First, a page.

Saudi Arabia’s Hima Cultural Area was recognized by the UNESCO as a World Heritage Site in late July, making it the sixth site in the Kingdom on the list.
Located between Najran and Wadi Addawasir in southwest Saudi Arabia, it features on one of the Arabian Peninsula’s ancient caravan routes. It contains significant collection of rock art inscriptions, dating back to 7,000 years.
The Cultural Rock Arts in Hima Najran is located approximately 80 km to the north of Najran, the
regional capital, in the western part of Najran Region.
Topographically, Najran is a region of contrasts. The western side of Najran is characterized by the
Sarawat mountain range, whilst the eastern area of the region is part of the Ar-Rub’Al-Khali (The Empty Quarter), one of the most arid deserts in the world.
The national reserve of Uruq Bani Ma’arid is to the north east of the Hima, spanning both Najran and
Riyadh Regions. Abha and Jazan, the regional capitals of Asir and Jazan, are to the west of Hima.
Tourism Development Areas in Hima Cultural Area
Wadi Najran area that contains the capital Najran, several important tourist attractions and
where most regional tourist facilities and services are located.
The zone incorporating the Cultural Rock Arts in Hima Najran site, Uruq Bani Mu’arid and
Qariyat Al-Faw with a new tourism center proposed on the highway next to the entrance to Uruq Bani Mu’arid Reserve.
Najran is a modern city of 300,000 people, with hotels at all levels of comfort, and many
restaurants and shops. It is intended to develop Najran as the gateway to the country’s major rock art and inscription corpora. This will be accomplished by building on core aspirations and goals of Najran Regional Tourism Plan of 2004.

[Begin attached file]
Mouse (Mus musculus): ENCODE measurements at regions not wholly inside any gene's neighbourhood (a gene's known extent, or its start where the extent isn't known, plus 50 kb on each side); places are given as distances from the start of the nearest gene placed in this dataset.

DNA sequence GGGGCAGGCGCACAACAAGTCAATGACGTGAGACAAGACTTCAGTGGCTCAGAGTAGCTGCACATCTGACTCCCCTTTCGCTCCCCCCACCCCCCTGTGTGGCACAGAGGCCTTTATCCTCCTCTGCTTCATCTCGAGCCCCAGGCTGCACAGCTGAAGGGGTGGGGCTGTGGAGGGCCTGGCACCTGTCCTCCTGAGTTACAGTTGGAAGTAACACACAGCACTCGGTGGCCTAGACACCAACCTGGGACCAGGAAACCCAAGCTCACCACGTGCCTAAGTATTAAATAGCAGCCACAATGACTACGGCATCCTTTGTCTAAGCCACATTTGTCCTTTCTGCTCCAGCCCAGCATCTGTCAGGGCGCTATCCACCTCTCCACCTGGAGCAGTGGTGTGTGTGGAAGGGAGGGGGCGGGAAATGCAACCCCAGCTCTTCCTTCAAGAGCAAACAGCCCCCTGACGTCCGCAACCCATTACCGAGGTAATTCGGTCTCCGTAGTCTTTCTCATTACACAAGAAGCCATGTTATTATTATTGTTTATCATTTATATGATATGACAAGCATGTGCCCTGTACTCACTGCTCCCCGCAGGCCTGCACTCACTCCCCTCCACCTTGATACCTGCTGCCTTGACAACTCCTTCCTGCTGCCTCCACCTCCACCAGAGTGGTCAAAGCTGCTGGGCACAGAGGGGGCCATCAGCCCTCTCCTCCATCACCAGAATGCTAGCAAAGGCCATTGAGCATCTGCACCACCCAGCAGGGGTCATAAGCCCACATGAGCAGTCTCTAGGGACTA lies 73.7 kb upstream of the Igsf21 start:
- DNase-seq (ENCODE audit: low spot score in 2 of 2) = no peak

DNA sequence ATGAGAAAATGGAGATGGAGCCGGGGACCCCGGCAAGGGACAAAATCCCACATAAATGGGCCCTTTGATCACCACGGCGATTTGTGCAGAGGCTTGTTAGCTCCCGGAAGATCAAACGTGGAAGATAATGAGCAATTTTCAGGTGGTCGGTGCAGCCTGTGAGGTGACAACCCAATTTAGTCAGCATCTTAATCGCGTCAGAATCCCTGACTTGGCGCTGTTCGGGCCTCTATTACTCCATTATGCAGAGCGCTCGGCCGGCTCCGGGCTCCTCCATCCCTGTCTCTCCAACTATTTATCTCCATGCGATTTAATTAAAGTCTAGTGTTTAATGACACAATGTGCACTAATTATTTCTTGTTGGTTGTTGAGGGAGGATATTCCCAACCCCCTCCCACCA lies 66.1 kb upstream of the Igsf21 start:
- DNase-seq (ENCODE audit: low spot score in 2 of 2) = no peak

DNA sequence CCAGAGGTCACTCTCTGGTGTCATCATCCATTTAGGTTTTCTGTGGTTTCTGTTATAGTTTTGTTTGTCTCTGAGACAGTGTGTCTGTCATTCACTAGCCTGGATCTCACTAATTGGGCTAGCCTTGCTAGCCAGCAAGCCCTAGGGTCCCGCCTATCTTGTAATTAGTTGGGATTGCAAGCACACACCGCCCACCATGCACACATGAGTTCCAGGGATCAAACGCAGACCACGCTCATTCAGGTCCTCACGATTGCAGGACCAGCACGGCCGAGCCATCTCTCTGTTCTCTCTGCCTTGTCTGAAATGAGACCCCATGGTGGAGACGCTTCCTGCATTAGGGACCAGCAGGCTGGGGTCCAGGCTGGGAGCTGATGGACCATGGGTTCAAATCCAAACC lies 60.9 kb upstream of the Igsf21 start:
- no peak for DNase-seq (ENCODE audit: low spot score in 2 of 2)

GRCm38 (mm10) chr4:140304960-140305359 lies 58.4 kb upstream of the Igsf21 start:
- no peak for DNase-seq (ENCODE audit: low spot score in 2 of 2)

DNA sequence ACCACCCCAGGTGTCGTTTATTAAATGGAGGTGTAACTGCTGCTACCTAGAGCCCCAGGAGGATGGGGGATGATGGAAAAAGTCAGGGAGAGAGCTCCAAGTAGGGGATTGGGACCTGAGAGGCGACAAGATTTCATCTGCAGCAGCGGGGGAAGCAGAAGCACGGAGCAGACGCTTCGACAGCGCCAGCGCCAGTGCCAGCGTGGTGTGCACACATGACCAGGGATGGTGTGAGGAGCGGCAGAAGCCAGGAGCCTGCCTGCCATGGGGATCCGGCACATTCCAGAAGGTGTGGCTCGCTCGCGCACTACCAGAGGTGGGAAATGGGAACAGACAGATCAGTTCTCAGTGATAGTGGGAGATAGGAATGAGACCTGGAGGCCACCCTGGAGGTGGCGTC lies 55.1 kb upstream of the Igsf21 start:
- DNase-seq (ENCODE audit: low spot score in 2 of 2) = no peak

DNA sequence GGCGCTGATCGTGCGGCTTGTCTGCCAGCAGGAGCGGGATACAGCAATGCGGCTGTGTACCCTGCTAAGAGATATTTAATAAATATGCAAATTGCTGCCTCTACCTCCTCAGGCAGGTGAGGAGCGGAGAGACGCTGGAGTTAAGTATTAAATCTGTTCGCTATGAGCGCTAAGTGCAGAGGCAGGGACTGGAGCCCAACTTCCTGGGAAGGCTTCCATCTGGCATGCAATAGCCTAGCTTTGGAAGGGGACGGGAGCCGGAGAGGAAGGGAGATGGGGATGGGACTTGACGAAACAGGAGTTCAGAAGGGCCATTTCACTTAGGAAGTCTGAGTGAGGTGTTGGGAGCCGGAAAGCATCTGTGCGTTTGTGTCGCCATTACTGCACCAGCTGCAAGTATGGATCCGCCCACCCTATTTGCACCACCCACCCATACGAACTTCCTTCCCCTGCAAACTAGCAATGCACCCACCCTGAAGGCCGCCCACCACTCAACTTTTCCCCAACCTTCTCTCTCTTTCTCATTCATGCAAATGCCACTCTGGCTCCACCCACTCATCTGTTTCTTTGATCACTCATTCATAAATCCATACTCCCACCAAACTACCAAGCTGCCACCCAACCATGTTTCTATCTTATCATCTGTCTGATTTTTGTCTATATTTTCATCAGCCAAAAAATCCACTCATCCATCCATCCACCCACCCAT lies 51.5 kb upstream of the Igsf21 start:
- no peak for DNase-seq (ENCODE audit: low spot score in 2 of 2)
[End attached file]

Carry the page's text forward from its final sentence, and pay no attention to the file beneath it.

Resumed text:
A new provincial museum with a section dedicated to the local rock art is at present
being constructed, to replace the existing museum. It will incorporate a special rock art gallery relating to Hima. The initial estimated cost of the museum is about 20 million riyals.
The Amarah Building was built on the site of an ancient well in 1363 A.H/1944 A.D. Its
original purpose was to host the new governor and it also acted as the telegraph post and the police headquarters. It is open to the public as a museum.
Al-Ukhdood Archaeological Site
The large archaeological site of Al-Ukhdood on the south of the modern city testifies to the
city’s rich past. The name of Al-Ukhdood, which means the ditch/trench in Arabic, comes from
the Surat Al-Burooj of the Quran which praises a group of early Christians who were burnt alive
by the “People of the Ditch” because they refused to renounce their belief in God.
Al-Ukhdood was sacked by the Himyarites in 523 CE, an event recorded in rock inscriptions
in the Cultural Rock Arts in Hima Najran. Today, the site is in the process of restoration and is open to visitors.
Built in 1100 AH by Sheikh Mohammed bin Ismail Al-Makrami, the palace is owned by the
Almkarma tribe. The four story palace was built of mud on stone foundations and is surrounded by a mud wall with four towers and a main gate.
King Abdul-Aziz Park
Located to the east of Al-Ukhdood, the park is divided into two sections: the first is dedicated to the public and the second is for national and governmental events.
Najran is considered to have one of the most important commercial markets in the Arabian Peninsula. It includes specialized markets for livestock, grains and cereals, as well as craft industries. Shops are arranged in long rows of small units. Among the famous products sold in the markets of Najran: Arabian coffee, dates, pottery, wood, textiles and there is a traditional women’s market devoted to the sale of women’s products.